The Indian Institute of Technology Bombay is organising an Institute Lecture on Monday, December 2, 2019. The details of the lecture are given below:
Title : "Five Ideas of The University In The 21st Century: Towards a 'Stem and Leaf' Model of Interdisciplinary Research Cooperation"
Speaker : Prof. Rukmini Bhaya Nair, Professor Emerita, Department of Humanities and Social Sciences, IIT Delhi
Abstract: This talk returns to a blunt question posed in 2012 by the Cambridge academic, Stefan Collini: What are universities for? Based on the undeniable premise that the current evolution in digital communication has led to a radical reconsideration of how knowledge is disseminated, my talk presents five different models of university education, including ‘the institute’ and the ‘rights-based university’. It asks, a) Can there in fact be only a single template for knowledge construction today or b) do we need to articulate a more dynamic theory of diversity in education? c) For whom do we seek to imagine the universities of the future? d) What new battles would such universities choose to fight on critical issues such as social inclusion and equality?
An approach to inequality is the ‘capabilities approach’ mooted by Nussbaum and Sen (1997), which suggests that intangible parameters such as the ‘senses’ and ‘imagination’ encourage necessary and inalienable freedoms of thought. Our own research at IIT Delhi has extended this theory to the sphere of education, operationalizing the insights that Sen and Nussbaum have to offer, as well as drawing a line from aspirations in school through to college education. This talk signs off with the proposal that collaborations between STEM (Science, Technology, Engineering, Mathematics) and what I call LEAF (Liberal Education in the Arts Fields) research could enable the mental flourishing key to all university education.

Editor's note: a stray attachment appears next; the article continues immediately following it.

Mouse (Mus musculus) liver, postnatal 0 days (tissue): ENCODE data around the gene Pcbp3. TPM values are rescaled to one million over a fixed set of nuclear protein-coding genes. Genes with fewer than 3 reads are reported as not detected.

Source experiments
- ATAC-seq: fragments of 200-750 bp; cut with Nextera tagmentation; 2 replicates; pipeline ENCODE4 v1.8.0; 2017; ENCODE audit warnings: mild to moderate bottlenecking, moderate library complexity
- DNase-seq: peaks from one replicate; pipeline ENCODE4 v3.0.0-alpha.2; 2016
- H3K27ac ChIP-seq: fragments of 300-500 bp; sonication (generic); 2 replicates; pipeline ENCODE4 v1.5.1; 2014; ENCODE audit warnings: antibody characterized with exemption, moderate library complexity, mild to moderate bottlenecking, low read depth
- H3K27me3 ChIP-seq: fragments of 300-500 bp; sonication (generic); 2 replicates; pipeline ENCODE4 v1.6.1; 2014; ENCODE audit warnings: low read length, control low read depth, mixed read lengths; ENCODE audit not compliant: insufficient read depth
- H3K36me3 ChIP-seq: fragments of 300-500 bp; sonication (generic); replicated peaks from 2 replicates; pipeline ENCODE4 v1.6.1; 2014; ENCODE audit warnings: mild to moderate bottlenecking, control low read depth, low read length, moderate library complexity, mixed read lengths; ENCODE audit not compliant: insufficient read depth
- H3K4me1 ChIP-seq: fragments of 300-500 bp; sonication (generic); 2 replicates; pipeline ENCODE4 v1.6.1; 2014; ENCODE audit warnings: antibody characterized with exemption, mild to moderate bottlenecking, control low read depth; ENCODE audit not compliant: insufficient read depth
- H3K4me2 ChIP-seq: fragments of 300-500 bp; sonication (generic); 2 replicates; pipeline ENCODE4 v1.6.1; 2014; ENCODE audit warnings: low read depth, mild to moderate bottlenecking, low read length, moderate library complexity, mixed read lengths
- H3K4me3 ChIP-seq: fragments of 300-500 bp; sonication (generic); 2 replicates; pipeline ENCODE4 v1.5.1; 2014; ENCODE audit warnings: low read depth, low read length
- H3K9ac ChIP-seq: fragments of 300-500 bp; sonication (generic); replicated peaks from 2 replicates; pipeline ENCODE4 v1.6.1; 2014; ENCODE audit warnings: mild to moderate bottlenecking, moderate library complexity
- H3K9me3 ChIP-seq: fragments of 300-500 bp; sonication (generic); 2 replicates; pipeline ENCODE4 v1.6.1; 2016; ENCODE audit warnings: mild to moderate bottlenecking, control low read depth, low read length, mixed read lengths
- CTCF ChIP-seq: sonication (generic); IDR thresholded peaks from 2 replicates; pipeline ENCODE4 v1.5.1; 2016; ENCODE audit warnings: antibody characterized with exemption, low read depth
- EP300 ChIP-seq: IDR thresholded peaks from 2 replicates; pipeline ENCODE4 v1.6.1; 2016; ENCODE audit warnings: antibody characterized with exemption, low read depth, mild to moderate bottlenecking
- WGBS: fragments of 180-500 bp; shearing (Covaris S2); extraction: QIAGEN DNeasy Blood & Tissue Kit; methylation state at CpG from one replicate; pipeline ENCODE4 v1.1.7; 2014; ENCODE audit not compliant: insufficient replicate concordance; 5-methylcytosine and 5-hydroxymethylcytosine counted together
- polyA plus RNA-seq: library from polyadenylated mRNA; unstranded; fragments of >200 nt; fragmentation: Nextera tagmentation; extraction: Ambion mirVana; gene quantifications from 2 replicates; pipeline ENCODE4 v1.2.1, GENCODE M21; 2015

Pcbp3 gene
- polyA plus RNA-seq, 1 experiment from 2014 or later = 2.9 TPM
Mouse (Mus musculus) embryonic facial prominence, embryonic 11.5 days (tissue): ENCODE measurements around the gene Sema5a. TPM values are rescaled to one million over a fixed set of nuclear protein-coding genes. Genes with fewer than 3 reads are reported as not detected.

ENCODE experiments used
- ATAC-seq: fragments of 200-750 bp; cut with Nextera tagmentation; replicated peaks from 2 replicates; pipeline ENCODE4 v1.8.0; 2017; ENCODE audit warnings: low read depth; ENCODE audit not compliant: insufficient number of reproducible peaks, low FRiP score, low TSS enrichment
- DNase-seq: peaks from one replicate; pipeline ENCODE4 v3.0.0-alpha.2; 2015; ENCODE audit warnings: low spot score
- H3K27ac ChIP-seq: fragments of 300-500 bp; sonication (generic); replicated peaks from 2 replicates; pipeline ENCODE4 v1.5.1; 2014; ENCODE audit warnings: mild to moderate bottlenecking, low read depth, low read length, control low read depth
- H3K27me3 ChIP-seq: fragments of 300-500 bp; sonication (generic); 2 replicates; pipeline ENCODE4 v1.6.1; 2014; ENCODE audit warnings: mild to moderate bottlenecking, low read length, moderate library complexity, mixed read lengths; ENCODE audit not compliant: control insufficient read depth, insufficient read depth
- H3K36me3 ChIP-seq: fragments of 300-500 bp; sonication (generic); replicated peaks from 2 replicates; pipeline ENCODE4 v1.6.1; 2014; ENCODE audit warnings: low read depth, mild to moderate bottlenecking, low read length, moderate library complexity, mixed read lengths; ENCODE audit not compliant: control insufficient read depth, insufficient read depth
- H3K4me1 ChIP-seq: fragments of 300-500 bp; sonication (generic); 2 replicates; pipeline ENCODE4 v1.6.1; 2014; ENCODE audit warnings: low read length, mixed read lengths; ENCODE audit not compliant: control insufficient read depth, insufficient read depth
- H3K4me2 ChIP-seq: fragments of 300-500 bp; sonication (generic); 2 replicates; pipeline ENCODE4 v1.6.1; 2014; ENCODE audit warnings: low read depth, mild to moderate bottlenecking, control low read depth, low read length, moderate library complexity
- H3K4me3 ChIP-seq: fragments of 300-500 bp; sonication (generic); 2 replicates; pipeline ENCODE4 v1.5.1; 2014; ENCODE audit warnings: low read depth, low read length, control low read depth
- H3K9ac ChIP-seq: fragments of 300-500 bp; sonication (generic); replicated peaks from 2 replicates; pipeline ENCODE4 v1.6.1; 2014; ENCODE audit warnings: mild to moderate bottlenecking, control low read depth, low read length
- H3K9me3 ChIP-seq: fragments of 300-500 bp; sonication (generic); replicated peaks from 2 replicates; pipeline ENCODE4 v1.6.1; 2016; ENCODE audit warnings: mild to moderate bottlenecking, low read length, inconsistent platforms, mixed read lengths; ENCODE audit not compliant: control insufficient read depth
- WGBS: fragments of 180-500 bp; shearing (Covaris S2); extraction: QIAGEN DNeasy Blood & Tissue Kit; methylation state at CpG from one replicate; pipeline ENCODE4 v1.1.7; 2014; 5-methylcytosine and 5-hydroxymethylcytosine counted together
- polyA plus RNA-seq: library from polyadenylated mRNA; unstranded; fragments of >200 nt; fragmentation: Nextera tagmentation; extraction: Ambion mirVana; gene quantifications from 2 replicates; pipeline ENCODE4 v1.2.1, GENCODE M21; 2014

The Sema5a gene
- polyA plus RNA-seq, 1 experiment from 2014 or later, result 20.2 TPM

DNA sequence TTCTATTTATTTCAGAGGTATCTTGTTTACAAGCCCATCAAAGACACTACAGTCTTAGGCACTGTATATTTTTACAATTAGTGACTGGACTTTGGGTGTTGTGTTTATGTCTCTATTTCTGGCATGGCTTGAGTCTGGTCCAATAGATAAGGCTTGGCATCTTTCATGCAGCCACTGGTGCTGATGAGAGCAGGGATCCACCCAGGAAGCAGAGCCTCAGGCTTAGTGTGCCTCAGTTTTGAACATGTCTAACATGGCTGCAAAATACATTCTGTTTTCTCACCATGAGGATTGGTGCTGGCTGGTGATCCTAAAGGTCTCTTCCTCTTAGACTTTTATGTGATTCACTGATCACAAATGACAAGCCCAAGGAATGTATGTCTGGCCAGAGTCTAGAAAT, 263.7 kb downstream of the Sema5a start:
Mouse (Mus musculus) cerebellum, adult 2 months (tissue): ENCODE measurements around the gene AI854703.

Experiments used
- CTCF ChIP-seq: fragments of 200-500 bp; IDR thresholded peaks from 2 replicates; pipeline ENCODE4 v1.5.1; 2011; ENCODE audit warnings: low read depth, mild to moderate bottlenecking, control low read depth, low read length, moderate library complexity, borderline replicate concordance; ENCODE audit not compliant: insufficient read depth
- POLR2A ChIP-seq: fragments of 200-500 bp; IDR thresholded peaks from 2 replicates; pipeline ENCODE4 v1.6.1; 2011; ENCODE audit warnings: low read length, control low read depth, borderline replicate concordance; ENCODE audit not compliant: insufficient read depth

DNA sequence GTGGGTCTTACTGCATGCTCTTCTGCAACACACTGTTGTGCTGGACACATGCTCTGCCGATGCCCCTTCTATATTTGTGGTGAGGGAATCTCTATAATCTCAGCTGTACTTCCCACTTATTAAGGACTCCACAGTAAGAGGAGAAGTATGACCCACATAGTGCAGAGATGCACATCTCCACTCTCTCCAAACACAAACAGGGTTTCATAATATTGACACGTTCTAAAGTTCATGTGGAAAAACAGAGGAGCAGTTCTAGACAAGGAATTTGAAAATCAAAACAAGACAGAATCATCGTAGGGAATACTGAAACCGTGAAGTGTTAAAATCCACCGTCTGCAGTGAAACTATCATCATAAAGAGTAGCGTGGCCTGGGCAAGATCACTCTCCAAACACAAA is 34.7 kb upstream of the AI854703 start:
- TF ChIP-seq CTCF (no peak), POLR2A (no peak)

About the speaker: Prof. Rukmini Bhaya Nair is Professor of Linguistics and English at the Indian Institute of Technology Delhi. She received her Ph.D. from the University of Cambridge and has since taught at universities ranging from Singapore to Stanford. Prof. Nair's research interests are in the fields of cognitive linguistics, pragmatics, narrative, English studies, philosophy of language, techno-cultures, literary and postcolonial theory, gender and creative writing. In 2006, Prof. Nair was awarded an honorary doctorate by the University of Antwerp for her contributions to the fields of linguistics and narrative theory and was a chosen a Fellow of the Centre for Research in the Arts, Social Sciences and Humanities (CRASSH), University of Cambridge in the same year.